Explore the world of landscape photography with nature photographer Mike Osborne. Learn to capture beautiful fall images of the celebrated Merced River Canyon. This class will be geared primarily toward inexperienced photographers although all experience levels and all types of cameras are welcome. We will concentrate mostly on looking at light, composition and exposure--those elements that contribute to taking better photos. Photoshop and other post capture computer processing programs will not be covered in this class. You are encouraged to bring your camera manuals with you as there are a bewildering number of camera models and they all work somewhat differently. Please review your camera manuals before the class. If you have (or can borrow) a tripod bring that as well. Sturdy shoes should be worn--we will be walking over loose rocks from the road down to the riverbank and walking on wet & slippery rocks . This class will not be strenuous but it will require walking over unstable and slippery terrain. If it is raining, bring rain gear and umbrellas. A Picnic Lunch will be included at this very special event.
Saturday Nov 8th 2008 - 8am to 2pm
$35 for members, $50 for non-members
Workshop limited to 12 participants
Contact Sierra Foothill Conservancy to register and for more information:
Bridget (209) 742-5556www.sierrafoothill.org
Fall color began last week in Yosemite Valley. The entire Valley loop, as well as the Merced River Canyon, is filled with trees changing to yellow, orange and red.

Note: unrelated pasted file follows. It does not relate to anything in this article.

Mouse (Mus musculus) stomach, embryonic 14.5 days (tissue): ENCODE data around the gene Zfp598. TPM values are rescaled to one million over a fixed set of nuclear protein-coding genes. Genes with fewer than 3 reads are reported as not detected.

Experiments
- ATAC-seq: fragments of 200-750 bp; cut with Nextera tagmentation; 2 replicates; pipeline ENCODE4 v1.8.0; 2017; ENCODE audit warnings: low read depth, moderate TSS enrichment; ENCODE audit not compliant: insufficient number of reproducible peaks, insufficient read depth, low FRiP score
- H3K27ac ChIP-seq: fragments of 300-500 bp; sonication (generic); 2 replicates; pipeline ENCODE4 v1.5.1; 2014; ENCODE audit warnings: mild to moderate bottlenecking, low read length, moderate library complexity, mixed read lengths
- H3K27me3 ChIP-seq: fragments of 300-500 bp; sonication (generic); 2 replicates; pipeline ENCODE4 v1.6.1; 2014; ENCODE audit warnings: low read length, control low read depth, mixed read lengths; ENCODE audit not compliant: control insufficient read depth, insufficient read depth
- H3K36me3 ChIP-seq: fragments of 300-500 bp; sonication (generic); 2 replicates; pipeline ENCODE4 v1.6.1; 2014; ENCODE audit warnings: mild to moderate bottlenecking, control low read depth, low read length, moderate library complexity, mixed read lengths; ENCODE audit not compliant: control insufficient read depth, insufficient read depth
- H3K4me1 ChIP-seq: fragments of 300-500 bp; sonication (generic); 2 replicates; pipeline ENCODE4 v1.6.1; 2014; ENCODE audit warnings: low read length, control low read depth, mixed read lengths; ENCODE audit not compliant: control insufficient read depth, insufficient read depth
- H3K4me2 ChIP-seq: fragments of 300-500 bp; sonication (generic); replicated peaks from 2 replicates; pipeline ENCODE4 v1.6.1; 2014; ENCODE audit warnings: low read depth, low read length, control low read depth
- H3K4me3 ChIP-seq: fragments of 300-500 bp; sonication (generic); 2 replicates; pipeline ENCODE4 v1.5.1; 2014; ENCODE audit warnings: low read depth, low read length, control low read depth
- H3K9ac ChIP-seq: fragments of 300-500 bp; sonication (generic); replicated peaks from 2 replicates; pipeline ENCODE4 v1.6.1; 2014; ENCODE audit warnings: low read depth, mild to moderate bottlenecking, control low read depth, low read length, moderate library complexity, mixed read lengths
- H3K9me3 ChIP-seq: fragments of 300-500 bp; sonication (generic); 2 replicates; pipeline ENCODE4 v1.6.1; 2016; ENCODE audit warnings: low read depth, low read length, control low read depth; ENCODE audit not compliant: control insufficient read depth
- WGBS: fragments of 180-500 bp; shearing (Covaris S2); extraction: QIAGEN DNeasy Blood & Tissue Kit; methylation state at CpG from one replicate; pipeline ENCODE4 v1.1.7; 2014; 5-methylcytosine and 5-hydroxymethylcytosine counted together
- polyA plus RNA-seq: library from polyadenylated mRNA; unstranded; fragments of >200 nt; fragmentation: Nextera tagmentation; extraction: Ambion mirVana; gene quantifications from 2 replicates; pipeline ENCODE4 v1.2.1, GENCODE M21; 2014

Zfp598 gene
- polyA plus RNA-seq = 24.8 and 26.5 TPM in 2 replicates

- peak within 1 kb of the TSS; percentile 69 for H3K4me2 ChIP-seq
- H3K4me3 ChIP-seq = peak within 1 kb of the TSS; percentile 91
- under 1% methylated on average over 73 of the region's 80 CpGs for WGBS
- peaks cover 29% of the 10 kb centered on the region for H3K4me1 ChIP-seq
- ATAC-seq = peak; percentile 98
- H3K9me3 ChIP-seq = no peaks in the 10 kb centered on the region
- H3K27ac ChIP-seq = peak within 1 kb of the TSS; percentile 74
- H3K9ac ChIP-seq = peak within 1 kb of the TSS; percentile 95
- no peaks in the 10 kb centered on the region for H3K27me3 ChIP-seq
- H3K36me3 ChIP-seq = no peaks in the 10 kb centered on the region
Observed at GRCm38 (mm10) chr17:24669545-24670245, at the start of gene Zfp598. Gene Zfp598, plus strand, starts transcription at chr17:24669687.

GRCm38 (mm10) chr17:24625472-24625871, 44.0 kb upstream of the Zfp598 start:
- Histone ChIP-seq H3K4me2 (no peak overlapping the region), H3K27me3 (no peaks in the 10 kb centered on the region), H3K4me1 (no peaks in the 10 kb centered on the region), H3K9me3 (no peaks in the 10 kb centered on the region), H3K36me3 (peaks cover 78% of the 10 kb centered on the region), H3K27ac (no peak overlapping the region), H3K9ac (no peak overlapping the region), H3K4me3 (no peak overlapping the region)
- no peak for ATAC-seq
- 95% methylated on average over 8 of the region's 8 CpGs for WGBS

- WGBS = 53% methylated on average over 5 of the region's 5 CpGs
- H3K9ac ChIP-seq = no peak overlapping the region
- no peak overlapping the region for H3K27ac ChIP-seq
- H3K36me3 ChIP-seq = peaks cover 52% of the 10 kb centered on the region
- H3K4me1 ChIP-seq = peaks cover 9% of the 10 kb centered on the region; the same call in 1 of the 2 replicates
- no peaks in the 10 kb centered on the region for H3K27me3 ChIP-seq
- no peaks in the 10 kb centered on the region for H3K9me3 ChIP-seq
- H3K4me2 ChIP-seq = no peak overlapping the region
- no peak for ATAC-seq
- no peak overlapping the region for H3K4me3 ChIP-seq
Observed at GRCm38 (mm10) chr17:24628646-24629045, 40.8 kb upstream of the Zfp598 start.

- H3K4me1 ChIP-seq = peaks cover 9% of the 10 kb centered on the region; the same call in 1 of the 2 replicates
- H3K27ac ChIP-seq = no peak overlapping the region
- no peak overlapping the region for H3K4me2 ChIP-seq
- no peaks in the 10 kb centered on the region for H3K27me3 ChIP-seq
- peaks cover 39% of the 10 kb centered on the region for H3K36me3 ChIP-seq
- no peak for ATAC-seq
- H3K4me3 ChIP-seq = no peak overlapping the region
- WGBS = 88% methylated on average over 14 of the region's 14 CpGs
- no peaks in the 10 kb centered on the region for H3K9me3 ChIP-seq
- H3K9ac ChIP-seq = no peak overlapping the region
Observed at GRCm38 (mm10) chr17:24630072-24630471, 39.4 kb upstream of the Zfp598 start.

Fall colors can be seen along the entire Yosemite Valley floor or enjoy an easy walk through Happy Isles or to Mirror Lake.
Friday, October 24, 2008
The 4th Annual Yosemite Climbing Association Art Auction, which was held at The Ansel Adams Gallery last week, raised over $6,000 to support efforts to build a climbing museum in Yosemite National Park.
For further information on the Yosemite Climbing Association, please visit www.yosemiteclimbing.org.
The fall color in the Eastern Sierra is reaching its peak. These photographs were taken over this past weekend at Silver Lake, which sits along the popular June Lake Loop. In addition to June Lake, fall colors can been seen in Lee Vining Canyon, Lundy Canyon and Crowley Lake.
Thursday, October 16, 2008
As of this morning we are halfway through the Fall photography auction season, and it looks like the shaky economy is taking its toll. Sales of Ansel Adams photographs have held up relative to many other photographers, but the results are definitely not as strong as we have seen over the last few years.